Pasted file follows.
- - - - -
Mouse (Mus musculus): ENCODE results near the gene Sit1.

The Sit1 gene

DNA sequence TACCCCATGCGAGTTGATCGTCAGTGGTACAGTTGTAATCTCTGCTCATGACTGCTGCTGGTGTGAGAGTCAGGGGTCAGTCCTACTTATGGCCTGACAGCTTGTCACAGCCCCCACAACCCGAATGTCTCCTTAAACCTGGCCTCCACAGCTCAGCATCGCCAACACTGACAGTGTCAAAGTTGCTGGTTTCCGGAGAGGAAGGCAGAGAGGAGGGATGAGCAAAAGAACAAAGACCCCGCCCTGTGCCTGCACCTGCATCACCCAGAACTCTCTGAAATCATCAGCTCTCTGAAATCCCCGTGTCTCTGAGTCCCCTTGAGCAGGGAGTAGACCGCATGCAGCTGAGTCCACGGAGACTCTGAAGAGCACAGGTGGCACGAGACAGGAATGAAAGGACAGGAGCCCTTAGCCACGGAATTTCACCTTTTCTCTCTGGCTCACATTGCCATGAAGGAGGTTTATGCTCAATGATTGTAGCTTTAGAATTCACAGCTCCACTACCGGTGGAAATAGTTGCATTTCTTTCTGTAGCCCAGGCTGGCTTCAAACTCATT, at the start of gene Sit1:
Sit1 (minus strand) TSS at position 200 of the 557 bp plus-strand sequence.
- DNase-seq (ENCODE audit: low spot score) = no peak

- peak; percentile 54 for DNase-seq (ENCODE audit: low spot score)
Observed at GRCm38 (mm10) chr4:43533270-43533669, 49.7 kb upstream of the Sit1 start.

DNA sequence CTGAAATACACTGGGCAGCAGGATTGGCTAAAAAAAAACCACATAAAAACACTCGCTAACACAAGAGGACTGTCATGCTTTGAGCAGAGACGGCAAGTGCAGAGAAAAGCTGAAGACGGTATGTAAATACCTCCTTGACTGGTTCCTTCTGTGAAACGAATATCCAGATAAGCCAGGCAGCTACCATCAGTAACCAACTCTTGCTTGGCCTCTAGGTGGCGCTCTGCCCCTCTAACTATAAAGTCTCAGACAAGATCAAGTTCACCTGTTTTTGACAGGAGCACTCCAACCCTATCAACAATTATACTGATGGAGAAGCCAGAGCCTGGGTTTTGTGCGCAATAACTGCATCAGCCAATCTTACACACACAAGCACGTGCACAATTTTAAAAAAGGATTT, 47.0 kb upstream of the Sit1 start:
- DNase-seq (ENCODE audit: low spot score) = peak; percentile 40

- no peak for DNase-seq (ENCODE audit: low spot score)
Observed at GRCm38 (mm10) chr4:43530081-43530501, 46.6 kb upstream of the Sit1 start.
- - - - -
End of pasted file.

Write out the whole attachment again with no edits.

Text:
Mouse (Mus musculus): ENCODE results near the gene Sit1.

The Sit1 gene

DNA sequence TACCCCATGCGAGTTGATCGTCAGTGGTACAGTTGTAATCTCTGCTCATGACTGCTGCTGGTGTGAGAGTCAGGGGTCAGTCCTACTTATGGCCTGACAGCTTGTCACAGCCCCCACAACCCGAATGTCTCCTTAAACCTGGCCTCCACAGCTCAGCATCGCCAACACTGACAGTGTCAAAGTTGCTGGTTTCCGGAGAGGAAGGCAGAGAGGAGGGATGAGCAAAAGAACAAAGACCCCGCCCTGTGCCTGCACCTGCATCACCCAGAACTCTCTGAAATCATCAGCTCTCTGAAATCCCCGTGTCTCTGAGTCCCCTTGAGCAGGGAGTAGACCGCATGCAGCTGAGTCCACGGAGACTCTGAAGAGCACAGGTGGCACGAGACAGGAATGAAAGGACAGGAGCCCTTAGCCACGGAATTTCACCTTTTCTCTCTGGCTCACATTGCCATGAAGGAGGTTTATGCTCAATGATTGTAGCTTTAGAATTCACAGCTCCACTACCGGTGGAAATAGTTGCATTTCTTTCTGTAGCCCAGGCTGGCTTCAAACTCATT, at the start of gene Sit1:
Sit1 (minus strand) TSS at position 200 of the 557 bp plus-strand sequence.
- DNase-seq (ENCODE audit: low spot score) = no peak

- peak; percentile 54 for DNase-seq (ENCODE audit: low spot score)
Observed at GRCm38 (mm10) chr4:43533270-43533669, 49.7 kb upstream of the Sit1 start.

DNA sequence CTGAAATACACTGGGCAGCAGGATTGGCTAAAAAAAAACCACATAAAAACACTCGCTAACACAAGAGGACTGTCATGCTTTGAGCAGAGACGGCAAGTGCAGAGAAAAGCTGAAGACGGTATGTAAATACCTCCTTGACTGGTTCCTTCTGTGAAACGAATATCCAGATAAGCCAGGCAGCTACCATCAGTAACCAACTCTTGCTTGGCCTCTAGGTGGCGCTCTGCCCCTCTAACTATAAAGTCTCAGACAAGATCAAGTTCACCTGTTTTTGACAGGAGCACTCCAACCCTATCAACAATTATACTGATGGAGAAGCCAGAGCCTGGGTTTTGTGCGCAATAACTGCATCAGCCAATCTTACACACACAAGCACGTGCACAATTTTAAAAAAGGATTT, 47.0 kb upstream of the Sit1 start:
- DNase-seq (ENCODE audit: low spot score) = peak; percentile 40

- no peak for DNase-seq (ENCODE audit: low spot score)
Observed at GRCm38 (mm10) chr4:43530081-43530501, 46.6 kb upstream of the Sit1 start.